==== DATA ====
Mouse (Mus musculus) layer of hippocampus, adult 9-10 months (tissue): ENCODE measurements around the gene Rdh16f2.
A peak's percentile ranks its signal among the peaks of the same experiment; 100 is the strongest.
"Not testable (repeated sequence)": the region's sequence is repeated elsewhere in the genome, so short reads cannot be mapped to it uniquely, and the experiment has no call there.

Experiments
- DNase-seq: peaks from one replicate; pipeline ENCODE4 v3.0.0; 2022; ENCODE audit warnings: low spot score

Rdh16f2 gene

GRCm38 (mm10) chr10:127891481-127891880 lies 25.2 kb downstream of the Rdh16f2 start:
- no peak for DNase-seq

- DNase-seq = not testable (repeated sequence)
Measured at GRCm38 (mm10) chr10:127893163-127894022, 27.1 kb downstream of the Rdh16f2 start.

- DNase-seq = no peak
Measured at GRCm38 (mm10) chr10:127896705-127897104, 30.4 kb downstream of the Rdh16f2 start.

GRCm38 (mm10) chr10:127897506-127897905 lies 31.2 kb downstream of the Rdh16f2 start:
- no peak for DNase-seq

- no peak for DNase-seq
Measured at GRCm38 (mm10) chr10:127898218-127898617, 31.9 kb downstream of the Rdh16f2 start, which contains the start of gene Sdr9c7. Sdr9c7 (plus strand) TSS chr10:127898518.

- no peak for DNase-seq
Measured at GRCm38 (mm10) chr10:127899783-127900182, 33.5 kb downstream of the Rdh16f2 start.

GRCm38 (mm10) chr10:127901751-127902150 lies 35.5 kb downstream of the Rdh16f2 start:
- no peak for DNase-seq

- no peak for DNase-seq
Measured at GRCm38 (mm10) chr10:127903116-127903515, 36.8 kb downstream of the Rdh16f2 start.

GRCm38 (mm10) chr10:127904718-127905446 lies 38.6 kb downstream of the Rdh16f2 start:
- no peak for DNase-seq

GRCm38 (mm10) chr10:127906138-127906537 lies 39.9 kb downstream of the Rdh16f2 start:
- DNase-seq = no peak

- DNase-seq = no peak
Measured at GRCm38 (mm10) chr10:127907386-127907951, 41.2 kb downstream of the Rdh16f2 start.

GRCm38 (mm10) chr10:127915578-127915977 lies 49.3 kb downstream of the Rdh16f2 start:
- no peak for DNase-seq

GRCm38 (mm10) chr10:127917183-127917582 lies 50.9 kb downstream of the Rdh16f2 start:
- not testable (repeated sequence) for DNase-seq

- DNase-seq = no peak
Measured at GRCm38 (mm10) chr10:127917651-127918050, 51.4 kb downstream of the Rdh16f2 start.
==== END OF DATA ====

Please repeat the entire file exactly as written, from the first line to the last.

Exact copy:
Mouse (Mus musculus) layer of hippocampus, adult 9-10 months (tissue): ENCODE measurements around the gene Rdh16f2.
A peak's percentile ranks its signal among the peaks of the same experiment; 100 is the strongest.
"Not testable (repeated sequence)": the region's sequence is repeated elsewhere in the genome, so short reads cannot be mapped to it uniquely, and the experiment has no call there.

Experiments
- DNase-seq: peaks from one replicate; pipeline ENCODE4 v3.0.0; 2022; ENCODE audit warnings: low spot score

Rdh16f2 gene

GRCm38 (mm10) chr10:127891481-127891880 lies 25.2 kb downstream of the Rdh16f2 start:
- no peak for DNase-seq

- DNase-seq = not testable (repeated sequence)
Measured at GRCm38 (mm10) chr10:127893163-127894022, 27.1 kb downstream of the Rdh16f2 start.

- DNase-seq = no peak
Measured at GRCm38 (mm10) chr10:127896705-127897104, 30.4 kb downstream of the Rdh16f2 start.

GRCm38 (mm10) chr10:127897506-127897905 lies 31.2 kb downstream of the Rdh16f2 start:
- no peak for DNase-seq

- no peak for DNase-seq
Measured at GRCm38 (mm10) chr10:127898218-127898617, 31.9 kb downstream of the Rdh16f2 start, which contains the start of gene Sdr9c7. Sdr9c7 (plus strand) TSS chr10:127898518.

- no peak for DNase-seq
Measured at GRCm38 (mm10) chr10:127899783-127900182, 33.5 kb downstream of the Rdh16f2 start.

GRCm38 (mm10) chr10:127901751-127902150 lies 35.5 kb downstream of the Rdh16f2 start:
- no peak for DNase-seq

- no peak for DNase-seq
Measured at GRCm38 (mm10) chr10:127903116-127903515, 36.8 kb downstream of the Rdh16f2 start.

GRCm38 (mm10) chr10:127904718-127905446 lies 38.6 kb downstream of the Rdh16f2 start:
- no peak for DNase-seq

GRCm38 (mm10) chr10:127906138-127906537 lies 39.9 kb downstream of the Rdh16f2 start:
- DNase-seq = no peak

- DNase-seq = no peak
Measured at GRCm38 (mm10) chr10:127907386-127907951, 41.2 kb downstream of the Rdh16f2 start.

GRCm38 (mm10) chr10:127915578-127915977 lies 49.3 kb downstream of the Rdh16f2 start:
- no peak for DNase-seq

GRCm38 (mm10) chr10:127917183-127917582 lies 50.9 kb downstream of the Rdh16f2 start:
- not testable (repeated sequence) for DNase-seq

- DNase-seq = no peak
Measured at GRCm38 (mm10) chr10:127917651-127918050, 51.4 kb downstream of the Rdh16f2 start.